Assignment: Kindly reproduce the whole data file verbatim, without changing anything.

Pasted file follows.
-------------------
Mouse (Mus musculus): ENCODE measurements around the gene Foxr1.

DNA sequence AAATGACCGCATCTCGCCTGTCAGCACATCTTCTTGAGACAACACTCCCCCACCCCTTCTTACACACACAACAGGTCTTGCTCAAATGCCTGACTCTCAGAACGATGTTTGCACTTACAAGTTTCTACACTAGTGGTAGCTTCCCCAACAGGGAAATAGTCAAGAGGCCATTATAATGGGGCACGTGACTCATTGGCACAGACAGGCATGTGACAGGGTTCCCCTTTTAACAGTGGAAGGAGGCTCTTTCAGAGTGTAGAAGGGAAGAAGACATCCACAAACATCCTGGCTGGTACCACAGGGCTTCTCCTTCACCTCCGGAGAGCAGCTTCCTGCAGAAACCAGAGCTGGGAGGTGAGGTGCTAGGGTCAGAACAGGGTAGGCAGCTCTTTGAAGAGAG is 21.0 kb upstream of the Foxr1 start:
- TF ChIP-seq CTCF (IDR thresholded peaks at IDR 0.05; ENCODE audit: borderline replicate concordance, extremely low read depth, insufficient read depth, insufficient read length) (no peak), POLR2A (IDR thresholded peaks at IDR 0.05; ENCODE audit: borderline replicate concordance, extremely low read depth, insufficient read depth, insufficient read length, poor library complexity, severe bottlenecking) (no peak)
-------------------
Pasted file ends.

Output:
Mouse (Mus musculus): ENCODE measurements around the gene Foxr1.

DNA sequence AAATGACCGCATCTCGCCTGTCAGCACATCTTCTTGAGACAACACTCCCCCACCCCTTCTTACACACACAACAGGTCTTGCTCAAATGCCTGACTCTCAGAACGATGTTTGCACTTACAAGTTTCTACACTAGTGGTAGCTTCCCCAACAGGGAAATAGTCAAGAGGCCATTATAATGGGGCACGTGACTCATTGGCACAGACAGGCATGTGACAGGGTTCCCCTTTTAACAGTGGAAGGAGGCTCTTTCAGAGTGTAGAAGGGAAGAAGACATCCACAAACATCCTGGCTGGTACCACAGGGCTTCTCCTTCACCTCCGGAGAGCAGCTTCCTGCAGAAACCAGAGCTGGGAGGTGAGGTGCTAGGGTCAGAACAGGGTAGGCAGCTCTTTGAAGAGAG is 21.0 kb upstream of the Foxr1 start:
- TF ChIP-seq CTCF (IDR thresholded peaks at IDR 0.05; ENCODE audit: borderline replicate concordance, extremely low read depth, insufficient read depth, insufficient read length) (no peak), POLR2A (IDR thresholded peaks at IDR 0.05; ENCODE audit: borderline replicate concordance, extremely low read depth, insufficient read depth, insufficient read length, poor library complexity, severe bottlenecking) (no peak)